Patchwork U.S. Highway Deals Leave States Hanging

One consideration above all others may be pushing the political odd couple of Senator Barbara Boxer and Representative John Mica toward a deal on U.S. highway spending through next year: Failure to reach one may idle thousands of construction workers.

The Highway Trust Fund, which enables the federal government to pay for state road and bridge projects, may run out of money if Congress resorts, as it has nine times already, to a temporary extension of current law.

States will become cautious about starting or continuing projects if Congress can’t agree on a funding plan soon, possibly putting an entire year’s construction on hold, said Brian Turmail, spokesman for the Associated General Contractors of America, an Arlington, Virginia-based trade group.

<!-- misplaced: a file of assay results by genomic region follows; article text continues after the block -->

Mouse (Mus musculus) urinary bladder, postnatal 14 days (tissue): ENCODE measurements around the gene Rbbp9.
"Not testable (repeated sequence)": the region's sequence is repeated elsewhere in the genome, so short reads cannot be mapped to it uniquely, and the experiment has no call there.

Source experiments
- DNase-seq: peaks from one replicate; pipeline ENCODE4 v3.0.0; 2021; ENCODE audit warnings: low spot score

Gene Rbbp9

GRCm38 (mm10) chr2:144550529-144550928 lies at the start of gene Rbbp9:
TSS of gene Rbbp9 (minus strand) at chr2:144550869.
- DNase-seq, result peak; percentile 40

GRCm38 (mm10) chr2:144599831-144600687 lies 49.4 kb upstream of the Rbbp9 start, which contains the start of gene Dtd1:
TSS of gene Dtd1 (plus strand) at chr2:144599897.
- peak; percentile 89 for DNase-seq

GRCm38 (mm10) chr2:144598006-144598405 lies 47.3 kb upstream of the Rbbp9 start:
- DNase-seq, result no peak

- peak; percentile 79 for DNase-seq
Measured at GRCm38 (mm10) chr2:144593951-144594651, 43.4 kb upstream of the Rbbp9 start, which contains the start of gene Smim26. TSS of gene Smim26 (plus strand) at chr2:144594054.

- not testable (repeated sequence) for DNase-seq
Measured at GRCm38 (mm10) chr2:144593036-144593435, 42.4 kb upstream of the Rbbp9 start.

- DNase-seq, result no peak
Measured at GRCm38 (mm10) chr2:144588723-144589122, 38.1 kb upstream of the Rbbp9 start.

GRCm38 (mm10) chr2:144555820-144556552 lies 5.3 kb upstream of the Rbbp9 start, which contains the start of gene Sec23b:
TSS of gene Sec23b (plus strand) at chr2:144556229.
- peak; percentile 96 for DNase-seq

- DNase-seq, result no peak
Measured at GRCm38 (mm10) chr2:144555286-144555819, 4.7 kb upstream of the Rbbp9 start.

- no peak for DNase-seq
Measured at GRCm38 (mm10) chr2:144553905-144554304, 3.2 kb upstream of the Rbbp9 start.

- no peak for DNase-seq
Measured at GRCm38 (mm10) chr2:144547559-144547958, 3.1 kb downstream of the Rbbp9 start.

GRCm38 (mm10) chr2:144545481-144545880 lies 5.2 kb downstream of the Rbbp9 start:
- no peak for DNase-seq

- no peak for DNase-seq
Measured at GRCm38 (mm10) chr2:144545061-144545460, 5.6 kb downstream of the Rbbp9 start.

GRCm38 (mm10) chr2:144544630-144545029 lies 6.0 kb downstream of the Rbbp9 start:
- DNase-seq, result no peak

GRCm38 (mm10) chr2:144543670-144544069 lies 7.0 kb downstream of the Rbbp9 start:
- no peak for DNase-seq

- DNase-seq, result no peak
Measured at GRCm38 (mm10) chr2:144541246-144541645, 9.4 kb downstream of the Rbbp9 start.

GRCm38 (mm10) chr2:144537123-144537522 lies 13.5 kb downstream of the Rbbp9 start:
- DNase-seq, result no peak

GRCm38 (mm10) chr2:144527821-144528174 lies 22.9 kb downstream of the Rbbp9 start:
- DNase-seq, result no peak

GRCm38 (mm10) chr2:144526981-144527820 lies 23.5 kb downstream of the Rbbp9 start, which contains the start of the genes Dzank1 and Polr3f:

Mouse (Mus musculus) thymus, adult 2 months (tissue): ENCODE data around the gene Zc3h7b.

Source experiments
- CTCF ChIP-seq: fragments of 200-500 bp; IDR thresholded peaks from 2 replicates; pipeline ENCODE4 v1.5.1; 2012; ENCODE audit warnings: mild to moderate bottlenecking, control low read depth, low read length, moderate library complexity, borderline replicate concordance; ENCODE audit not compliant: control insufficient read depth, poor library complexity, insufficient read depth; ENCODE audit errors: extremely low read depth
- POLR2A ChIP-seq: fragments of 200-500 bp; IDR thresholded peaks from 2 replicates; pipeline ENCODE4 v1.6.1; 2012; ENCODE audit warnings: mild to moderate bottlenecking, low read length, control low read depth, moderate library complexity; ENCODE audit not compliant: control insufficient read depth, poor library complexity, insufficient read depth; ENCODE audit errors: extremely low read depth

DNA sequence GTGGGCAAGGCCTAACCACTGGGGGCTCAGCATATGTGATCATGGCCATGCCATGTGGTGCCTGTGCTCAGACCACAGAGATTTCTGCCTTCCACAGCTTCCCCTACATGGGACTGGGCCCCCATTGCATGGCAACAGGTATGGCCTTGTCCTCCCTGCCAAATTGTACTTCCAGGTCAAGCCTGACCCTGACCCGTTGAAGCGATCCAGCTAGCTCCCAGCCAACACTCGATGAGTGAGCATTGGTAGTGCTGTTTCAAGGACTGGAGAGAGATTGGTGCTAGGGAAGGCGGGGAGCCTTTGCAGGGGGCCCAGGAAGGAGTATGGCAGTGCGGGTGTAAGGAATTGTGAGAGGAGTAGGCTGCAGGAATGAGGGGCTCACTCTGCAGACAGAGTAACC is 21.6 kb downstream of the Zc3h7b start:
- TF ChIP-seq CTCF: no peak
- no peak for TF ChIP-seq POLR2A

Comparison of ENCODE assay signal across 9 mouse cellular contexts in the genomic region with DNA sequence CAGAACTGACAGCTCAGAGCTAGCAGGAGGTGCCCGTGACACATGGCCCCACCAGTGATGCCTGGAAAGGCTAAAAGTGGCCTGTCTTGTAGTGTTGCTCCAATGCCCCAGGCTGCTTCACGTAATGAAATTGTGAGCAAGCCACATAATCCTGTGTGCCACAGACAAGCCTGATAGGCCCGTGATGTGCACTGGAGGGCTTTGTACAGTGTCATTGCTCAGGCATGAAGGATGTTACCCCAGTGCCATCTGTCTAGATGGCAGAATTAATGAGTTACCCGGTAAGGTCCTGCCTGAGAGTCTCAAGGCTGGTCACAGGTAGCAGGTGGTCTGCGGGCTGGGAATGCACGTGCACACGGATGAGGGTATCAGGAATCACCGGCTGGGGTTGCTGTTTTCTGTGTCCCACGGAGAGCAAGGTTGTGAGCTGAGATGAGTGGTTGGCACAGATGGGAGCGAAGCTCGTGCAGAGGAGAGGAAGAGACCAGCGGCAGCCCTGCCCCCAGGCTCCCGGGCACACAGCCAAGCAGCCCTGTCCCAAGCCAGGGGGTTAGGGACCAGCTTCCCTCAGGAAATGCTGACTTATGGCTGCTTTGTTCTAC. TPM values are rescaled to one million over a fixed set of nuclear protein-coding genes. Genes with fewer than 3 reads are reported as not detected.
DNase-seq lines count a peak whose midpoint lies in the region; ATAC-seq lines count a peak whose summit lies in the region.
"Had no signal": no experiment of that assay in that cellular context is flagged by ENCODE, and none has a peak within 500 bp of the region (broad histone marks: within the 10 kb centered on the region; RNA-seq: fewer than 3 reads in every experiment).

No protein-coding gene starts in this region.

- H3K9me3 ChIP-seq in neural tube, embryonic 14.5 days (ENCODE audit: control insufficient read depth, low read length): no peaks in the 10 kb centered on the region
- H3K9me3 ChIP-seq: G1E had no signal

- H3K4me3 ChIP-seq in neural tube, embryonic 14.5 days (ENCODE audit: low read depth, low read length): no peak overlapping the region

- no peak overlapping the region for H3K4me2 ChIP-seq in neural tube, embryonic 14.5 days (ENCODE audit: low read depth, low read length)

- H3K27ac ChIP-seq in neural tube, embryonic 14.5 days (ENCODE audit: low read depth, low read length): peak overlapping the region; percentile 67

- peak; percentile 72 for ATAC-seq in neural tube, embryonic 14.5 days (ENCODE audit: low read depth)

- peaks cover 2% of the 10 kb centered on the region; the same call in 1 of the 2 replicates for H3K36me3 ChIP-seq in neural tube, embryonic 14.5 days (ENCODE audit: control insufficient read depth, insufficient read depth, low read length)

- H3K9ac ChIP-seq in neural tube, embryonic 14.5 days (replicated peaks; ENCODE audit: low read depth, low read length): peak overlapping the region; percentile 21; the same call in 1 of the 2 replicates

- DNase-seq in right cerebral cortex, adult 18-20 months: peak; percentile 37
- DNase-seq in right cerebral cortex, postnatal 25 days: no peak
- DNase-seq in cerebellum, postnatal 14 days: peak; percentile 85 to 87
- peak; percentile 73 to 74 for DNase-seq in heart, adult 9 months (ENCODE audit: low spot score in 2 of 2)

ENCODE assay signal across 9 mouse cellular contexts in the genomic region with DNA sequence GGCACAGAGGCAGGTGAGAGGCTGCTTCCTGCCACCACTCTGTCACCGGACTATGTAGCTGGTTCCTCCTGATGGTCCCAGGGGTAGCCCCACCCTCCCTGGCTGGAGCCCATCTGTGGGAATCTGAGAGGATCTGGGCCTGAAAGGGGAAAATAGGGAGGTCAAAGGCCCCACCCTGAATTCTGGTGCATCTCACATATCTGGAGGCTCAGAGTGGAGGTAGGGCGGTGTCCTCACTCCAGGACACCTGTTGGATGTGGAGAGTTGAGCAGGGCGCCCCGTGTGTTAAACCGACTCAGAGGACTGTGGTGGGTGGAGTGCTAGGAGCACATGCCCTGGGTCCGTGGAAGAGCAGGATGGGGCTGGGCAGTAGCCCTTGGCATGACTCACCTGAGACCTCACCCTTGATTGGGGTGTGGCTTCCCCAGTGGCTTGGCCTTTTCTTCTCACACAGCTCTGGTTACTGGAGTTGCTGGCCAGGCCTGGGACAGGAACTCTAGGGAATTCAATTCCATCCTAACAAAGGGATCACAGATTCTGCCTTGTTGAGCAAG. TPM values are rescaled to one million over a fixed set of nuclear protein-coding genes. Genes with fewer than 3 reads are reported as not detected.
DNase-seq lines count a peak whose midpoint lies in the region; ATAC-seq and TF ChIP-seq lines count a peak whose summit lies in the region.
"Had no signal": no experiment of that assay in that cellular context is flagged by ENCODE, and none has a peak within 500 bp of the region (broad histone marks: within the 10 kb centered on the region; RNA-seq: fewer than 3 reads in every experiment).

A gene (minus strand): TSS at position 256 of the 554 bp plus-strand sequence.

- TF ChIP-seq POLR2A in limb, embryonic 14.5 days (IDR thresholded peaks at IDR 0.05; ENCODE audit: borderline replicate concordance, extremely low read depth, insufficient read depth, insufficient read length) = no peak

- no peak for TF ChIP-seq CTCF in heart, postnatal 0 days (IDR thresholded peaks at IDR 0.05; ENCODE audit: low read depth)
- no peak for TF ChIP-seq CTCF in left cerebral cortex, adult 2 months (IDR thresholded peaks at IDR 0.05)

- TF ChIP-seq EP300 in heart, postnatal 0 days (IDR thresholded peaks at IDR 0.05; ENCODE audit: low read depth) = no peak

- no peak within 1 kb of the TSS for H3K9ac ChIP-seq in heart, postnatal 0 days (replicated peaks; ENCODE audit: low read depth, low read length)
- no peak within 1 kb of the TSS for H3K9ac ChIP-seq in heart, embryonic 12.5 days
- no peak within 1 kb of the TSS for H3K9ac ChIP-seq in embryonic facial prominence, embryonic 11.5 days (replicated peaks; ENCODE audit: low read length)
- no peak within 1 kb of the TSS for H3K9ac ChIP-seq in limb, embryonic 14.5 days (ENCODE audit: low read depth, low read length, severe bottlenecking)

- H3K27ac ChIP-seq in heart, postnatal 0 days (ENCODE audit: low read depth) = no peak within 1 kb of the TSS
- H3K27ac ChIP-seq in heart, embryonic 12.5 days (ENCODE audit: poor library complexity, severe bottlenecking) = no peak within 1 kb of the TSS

“We’re going to come back and will have a harder problem,” he said. “There’s no incentive to kick the can here.”

After weeks of growing doubts within the transportation and construction industries that a deal was possible before the current law’s June 30 expiration, congressional negotiators took steps this week toward working out their differences. Boxer, a California Democrat, and Mica, a Florida Republican, said yesterday they’re making progress and will work into next week.

A California Highway Patrol vehicle enforces the closure of the Interstate 405 freeway in Los Angeles. Photo: Jonathan Alcorn/Bloomberg Close

A California Highway Patrol vehicle enforces the closure of the Interstate 405 freeway... Read More

Close
Open

A California Highway Patrol vehicle enforces the closure of the Interstate 405 freeway in Los Angeles. Photo: Jonathan Alcorn/Bloomberg

The Highway Trust Fund will run out of money sometime in the next 15 months without a congressional transportation deal, according to the Congressional Budget Office. The fund, which works as a kind of credit card to reimburse states for construction they’re undertaking, is paid for through taxes on gasoline, diesel, new-truck purchases and truck tires.

‘Political Games’